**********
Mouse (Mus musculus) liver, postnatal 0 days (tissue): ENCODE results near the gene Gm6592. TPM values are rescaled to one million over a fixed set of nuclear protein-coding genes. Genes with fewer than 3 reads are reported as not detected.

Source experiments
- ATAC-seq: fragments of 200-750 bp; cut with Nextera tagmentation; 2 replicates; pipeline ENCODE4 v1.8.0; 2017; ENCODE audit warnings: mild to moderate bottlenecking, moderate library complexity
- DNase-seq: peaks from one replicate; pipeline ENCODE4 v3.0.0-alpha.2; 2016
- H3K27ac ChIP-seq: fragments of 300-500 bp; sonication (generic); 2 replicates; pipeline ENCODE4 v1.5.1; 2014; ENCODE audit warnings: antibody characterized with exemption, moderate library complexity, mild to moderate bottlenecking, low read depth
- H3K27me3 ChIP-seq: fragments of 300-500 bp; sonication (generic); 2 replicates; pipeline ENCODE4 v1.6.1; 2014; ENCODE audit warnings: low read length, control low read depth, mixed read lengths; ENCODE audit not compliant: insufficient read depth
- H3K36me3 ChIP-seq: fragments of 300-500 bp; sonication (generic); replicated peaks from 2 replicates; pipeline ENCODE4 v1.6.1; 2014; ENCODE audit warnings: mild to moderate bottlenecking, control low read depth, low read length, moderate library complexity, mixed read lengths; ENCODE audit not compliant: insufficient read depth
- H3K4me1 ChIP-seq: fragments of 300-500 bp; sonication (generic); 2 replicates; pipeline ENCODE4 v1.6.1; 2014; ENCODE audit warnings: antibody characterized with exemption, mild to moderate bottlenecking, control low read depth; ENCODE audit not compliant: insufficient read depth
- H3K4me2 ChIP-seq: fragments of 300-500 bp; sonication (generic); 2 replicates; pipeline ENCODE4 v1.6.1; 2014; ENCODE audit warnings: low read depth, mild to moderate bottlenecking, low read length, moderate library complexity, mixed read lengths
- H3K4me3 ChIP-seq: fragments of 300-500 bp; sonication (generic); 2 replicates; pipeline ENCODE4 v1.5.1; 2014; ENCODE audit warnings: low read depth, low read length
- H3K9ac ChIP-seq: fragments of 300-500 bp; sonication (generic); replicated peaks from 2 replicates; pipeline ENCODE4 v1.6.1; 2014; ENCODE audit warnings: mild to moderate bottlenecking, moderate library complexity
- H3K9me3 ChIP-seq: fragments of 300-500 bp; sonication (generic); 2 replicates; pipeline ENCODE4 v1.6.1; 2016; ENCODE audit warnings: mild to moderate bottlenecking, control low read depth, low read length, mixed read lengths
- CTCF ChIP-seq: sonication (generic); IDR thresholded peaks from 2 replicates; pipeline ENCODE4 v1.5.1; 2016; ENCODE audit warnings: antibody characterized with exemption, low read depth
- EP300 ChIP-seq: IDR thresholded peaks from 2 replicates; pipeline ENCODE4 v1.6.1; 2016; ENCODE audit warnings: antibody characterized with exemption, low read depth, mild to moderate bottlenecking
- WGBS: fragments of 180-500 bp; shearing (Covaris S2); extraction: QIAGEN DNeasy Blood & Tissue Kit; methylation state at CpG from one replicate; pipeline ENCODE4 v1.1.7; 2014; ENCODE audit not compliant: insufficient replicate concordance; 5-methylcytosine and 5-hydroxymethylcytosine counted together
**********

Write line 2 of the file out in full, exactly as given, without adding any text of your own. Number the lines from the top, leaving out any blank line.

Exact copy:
Source experiments